It’s taken me a while to find a satisfying way to think about abortion. I’ve always been pro-choice, but I’ve never been happy with either position in the debate. It’s something I’ve struggled with, and I think I finally have an opinion I like:
I don’t think of abortion as murder, but I don’t think of it as the moral equivalent of an appendectomy, either.
I don’t think of a fetus as a person, but I do think of it as the possibility of a person.
I don’t think of abortion as wrong, but I do think of it as bad.
To me, it has more the character of defeat than criminality.
I don’t have a problem with things like requiring counseling beforehand. I have a problem with doing it in a way that restricts access. “OK, now go think about it, come back in two days and we’ll peform the procedure. Oh, you can’t get another day off? Too bad for you.”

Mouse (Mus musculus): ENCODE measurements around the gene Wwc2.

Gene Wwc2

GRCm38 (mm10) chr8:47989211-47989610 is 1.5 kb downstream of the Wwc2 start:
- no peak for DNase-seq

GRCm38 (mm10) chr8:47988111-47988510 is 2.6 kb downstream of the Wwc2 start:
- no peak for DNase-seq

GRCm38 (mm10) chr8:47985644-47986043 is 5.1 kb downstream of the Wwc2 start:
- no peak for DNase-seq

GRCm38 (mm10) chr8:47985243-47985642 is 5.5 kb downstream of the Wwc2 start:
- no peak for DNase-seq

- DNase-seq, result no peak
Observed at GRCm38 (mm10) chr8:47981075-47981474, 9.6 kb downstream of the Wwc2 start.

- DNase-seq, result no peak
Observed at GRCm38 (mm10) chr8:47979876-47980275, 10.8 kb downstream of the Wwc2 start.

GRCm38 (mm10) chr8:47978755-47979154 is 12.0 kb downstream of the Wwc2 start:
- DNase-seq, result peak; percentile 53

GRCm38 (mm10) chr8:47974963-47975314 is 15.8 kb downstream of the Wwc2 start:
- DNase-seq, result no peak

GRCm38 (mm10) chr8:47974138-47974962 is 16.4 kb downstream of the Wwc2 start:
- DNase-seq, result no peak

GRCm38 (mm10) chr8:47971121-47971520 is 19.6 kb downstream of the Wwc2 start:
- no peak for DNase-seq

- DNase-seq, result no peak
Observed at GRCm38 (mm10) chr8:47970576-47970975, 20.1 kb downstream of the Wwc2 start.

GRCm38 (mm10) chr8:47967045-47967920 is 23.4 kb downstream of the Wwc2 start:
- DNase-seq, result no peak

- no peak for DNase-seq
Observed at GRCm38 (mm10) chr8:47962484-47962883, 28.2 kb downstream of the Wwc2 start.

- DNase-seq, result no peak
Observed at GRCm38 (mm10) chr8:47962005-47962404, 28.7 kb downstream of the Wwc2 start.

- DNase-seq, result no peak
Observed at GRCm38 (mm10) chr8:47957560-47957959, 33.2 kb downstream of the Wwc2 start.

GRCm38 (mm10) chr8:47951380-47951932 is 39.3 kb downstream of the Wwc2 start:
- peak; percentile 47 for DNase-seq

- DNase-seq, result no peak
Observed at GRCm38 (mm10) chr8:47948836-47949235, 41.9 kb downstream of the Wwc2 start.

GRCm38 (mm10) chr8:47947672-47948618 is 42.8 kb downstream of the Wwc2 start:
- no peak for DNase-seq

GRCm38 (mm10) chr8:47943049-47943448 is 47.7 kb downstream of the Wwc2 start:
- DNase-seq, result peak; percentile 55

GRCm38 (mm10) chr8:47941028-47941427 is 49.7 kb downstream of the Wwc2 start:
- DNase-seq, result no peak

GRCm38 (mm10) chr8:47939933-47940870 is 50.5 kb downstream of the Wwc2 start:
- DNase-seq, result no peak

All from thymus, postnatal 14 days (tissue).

I disagree with the pro-life position, but I respect it. Pro-choice is not a slam-dunk position for me. I grew up in a feminist family, and most of the people I know are pro-choice, but the idea has never sat easily in my mind. I had to defend it to myself.
I have a bigger problem with those who agree with me on the point of law, and seem to think that’s all that matters. “But you’re still pro-choice, right?” Yes, and you’re missing the point.
I think the desperation on both sides of the issue flattens and hardens the debate into an ugly black-and-white conflict. Even ordinarily liberal folks fall into this: some pro-choice people I have known seem just as absolutistic about it as many fundamentalist Christians. And these are people who can see shades of gray in many other areas.